Sure, everyone lays claim to him now. Men want to be him. Ladies want to be with him. And it seems as though Hollywood can't get enough of those piercing eyes, that full head of hair, that permanent scruff that makes him look rugged, yet approachable.

We're talking about Bradley Cooper. You know: that hunk and a half, the debonair lead of last summer's juggernaut 'The Hangover' and the new mug of Templeton "Face" Peck in the highly anticipated feature film adaptation of 'The A-Team.'

People sure do love themselves some Bradley. And he seems to be everywhere these days: On the other side of Scarlett Johansson and accompanying Betty White to honor Sandra Bullock at the MTV Movie Awards; with his fellow A-Teamsters at the Spike Awards; linked to actresses such as Jennifer Aniston and Renee Zellweger. The Internet is rife with fan-generated tributes to the actor with the matinee idol good looks.

Apparently, it's Bradley's world, and we just live in it. But before he hit the jackpot with 'The Hangover' and before those blue eyes were everywhere as the Face man, he was just another pretty face trying to make it in Hollywood. Turns out the Philadelphia-born actor had quite a few lesser-known roles before his star-making bachelor chic turn as Phil Wenneck in 'The Hangover' came along. Sure, everyone lays claim to him now. Men want to be him. Ladies want to be with him. And it seems as though Hollywood can't get enough of those piercing eyes, that full head of hair, that permanent scruff that makes him look rugged, yet approachable.

We're talking about Bradley Cooper. You know: that hunk and a half, the debonair lead of last summer's juggernaut 'The Hangover' and the new mug of Templeton "Face" Peck in the highly anticipated feature film adaptation of 'The A-Team.'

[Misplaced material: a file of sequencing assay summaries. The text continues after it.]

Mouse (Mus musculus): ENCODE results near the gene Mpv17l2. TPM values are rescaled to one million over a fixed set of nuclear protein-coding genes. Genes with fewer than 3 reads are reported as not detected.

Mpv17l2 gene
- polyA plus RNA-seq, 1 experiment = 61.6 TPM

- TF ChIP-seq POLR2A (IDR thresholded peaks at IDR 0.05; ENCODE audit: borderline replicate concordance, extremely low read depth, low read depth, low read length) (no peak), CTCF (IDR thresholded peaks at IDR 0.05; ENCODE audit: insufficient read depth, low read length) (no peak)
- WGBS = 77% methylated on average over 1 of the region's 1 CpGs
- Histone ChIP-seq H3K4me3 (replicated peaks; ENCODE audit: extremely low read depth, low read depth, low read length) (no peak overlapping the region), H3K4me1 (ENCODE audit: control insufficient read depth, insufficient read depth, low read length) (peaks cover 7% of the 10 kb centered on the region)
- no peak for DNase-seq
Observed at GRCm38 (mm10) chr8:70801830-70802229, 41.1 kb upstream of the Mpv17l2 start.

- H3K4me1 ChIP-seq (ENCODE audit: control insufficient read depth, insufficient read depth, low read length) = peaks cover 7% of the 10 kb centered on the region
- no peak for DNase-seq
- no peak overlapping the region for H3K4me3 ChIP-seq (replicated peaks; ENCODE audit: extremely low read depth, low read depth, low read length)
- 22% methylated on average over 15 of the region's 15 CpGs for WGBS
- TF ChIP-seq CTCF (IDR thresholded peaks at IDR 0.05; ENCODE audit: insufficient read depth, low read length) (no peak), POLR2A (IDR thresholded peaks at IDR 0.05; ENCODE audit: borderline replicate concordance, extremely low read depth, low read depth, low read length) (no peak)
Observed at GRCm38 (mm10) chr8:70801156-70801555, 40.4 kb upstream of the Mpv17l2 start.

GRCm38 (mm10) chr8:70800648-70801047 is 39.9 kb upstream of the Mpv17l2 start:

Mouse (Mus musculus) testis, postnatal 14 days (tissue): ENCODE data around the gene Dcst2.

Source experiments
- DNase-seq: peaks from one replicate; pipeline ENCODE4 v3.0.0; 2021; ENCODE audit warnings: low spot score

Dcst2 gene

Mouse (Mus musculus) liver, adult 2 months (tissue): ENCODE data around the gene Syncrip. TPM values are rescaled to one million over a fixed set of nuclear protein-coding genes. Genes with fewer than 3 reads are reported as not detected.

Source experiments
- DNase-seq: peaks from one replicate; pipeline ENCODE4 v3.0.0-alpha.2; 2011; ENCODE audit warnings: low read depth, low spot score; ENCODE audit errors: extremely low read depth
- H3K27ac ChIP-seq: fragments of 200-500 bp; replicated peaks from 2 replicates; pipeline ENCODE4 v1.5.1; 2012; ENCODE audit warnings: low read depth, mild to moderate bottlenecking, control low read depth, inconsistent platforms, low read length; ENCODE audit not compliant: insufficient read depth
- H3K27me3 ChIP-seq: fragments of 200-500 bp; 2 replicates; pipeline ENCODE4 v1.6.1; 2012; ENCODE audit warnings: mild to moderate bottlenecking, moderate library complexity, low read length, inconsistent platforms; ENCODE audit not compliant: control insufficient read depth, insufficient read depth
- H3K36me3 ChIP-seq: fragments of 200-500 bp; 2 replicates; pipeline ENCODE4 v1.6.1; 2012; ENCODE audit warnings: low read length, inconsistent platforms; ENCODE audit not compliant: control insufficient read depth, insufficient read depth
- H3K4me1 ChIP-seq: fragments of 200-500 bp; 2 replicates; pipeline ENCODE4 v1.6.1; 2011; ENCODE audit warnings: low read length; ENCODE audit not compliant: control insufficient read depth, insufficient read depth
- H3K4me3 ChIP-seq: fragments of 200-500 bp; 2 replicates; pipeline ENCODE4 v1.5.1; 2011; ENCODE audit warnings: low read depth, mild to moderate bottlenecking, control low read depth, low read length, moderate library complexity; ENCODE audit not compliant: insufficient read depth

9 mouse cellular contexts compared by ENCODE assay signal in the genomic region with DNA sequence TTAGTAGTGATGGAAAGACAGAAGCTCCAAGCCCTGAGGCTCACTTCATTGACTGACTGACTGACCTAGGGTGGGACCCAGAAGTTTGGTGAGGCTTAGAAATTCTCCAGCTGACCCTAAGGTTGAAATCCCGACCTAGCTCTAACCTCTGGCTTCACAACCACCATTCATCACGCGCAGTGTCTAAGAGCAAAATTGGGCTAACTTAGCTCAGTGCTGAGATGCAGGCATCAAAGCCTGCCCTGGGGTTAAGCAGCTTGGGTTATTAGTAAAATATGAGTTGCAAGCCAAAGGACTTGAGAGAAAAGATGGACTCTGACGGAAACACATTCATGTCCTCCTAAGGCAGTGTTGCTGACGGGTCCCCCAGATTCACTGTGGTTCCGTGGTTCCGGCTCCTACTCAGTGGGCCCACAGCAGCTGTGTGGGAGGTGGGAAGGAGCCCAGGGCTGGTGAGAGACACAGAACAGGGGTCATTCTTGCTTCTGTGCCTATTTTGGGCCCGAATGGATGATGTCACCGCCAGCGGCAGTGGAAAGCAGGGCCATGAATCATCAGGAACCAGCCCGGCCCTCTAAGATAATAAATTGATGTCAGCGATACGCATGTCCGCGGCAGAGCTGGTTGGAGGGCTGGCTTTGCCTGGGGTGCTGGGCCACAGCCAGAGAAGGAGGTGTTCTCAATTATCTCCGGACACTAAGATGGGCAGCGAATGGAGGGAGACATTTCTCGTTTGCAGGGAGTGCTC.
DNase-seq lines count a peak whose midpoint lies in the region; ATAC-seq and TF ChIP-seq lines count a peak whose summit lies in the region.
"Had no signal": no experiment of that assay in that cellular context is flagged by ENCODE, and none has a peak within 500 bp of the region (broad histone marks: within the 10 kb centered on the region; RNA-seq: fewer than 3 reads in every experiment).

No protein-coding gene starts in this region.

People sure do love themselves some Bradley. And he seems to be everywhere these days: On the other side of Scarlett Johansson and accompanying Betty White to honor Sandra Bullock at the MTV Movie Awards; with his fellow A-Teamsters at the Spike Awards; linked to actresses such as Jennifer Aniston and Renee Zellweger. The Internet is rife with fan-generated tributes to the actor with the matinee idol good looks.

Apparently, it's Bradley's world, and we just live in it. But before he hit the jackpot with 'The Hangover' and before those blue eyes were everywhere as the Face man, he was just another pretty face trying to make it in Hollywood. Turns out the Philadelphia-born actor had quite a few lesser-known roles before his star-making bachelor chic turn as Phil Wenneck in 'The Hangover' came along.


Sure, last summer's bachelor party hit catapulted Cooper into the next stratosphere of stardom, and gave him enough of a cushion to survive a hit from a movie like 'All About Steve' and be able to call Sandra Bullock "Sanda Douche" on national television. But there was a time before Cooper was an 'A-Team' A-lister. For some, he'll always be that snoopy bespectacled journalist who seemed to get himself and his double agent friend into hot water. For others, he'll be that rugby-shirt wearing oaf barreling his way between a wedding crasher and his true love. So let's take a mini-Cooper journey down memory lane, and we can say that we knew Bradley when ...